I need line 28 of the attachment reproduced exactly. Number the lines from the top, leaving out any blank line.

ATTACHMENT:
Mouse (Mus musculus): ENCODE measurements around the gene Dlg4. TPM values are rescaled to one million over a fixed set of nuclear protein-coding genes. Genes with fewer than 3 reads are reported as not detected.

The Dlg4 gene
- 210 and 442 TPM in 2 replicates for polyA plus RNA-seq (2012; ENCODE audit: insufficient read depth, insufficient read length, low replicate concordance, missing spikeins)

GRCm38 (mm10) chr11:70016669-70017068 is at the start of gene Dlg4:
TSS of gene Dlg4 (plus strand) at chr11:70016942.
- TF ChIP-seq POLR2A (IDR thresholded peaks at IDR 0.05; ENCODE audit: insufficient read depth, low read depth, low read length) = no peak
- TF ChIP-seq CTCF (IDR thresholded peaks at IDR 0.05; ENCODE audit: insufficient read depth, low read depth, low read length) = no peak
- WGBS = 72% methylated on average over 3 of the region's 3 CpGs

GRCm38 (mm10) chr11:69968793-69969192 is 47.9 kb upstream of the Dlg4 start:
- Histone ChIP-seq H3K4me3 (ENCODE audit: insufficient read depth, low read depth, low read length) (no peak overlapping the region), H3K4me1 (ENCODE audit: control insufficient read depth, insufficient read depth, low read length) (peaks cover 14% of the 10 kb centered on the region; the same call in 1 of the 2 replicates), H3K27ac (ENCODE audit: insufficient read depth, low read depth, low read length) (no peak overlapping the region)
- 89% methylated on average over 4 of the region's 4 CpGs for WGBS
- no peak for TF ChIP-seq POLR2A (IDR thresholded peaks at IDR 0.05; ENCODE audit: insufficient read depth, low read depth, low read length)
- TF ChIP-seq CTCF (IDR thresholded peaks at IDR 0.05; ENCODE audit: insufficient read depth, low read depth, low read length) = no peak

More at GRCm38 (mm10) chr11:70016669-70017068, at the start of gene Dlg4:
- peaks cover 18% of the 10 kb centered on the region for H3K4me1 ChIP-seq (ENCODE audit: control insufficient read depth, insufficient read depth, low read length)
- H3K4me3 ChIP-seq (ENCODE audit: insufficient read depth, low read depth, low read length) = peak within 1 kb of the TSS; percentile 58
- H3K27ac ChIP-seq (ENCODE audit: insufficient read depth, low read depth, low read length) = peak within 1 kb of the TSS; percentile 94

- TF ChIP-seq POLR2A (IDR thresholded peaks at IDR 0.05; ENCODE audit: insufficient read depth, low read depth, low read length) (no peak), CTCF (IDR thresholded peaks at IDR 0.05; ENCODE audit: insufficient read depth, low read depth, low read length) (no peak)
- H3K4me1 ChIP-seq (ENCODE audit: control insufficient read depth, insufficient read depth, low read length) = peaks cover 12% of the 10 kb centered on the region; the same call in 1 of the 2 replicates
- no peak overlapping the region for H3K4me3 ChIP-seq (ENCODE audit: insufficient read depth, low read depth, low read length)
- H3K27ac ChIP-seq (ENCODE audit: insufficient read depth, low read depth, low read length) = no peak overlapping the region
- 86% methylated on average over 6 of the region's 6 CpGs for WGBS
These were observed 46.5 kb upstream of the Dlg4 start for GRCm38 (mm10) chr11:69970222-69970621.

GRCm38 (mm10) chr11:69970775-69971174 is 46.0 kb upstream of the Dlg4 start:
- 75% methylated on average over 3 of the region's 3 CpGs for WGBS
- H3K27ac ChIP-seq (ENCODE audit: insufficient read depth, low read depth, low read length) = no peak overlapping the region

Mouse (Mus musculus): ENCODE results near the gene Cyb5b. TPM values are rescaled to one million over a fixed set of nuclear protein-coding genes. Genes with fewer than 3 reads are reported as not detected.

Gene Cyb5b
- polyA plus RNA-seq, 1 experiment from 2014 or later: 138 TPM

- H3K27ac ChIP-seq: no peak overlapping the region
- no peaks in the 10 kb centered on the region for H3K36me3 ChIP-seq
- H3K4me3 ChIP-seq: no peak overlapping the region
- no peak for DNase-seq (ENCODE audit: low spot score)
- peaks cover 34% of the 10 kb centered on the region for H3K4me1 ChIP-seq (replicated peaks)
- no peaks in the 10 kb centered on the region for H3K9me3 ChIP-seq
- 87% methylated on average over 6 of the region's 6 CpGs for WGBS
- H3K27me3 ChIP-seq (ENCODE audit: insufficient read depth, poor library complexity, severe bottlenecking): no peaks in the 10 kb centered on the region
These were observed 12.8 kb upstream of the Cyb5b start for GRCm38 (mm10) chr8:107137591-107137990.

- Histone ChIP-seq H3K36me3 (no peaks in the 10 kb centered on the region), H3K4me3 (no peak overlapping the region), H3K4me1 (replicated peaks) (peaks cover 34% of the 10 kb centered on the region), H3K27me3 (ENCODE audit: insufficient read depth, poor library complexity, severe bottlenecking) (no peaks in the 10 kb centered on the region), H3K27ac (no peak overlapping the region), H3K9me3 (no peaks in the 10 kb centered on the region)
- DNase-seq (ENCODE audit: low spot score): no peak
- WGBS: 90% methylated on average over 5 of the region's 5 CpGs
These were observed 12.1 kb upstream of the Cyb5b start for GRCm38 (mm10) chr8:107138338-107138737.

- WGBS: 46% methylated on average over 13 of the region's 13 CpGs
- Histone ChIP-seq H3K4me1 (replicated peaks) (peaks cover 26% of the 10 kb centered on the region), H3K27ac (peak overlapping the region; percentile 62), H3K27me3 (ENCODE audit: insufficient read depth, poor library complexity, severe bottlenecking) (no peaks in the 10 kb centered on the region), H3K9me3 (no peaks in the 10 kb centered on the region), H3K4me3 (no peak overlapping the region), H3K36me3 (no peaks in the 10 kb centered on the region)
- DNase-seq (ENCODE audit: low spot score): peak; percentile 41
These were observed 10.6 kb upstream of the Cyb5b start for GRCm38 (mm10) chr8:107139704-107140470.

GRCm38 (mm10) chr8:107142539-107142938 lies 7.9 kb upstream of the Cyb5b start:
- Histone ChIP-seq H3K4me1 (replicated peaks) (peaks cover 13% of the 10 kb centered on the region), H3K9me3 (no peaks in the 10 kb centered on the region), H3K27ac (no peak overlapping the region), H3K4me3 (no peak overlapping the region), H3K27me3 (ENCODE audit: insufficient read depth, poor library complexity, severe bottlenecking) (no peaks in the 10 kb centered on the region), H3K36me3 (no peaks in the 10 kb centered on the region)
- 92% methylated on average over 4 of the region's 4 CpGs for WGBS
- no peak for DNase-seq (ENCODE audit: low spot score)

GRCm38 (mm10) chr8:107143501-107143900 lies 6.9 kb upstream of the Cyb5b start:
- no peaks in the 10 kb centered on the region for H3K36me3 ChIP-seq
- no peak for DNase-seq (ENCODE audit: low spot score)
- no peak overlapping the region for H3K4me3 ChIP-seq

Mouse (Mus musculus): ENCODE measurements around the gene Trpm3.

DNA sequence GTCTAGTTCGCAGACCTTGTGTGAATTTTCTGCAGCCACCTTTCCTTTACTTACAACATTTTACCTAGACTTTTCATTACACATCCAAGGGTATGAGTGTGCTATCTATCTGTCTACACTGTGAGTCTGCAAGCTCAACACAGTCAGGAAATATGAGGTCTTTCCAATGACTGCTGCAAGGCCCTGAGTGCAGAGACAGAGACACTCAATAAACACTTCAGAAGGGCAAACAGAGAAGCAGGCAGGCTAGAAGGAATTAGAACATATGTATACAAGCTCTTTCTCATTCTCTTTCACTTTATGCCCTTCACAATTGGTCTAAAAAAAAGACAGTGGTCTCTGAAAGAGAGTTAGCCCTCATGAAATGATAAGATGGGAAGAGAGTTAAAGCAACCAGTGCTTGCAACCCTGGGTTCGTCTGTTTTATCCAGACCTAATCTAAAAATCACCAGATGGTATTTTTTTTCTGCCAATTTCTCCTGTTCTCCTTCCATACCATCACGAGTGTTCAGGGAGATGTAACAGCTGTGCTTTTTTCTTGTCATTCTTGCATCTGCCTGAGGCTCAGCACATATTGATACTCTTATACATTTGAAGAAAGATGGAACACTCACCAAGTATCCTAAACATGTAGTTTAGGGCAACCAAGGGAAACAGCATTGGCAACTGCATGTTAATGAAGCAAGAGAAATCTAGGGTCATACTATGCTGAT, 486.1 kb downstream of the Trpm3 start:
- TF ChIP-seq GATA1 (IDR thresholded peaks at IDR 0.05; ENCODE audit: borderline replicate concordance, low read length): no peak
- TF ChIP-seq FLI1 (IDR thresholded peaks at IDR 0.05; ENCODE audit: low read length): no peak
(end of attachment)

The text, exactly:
Gene Cyb5b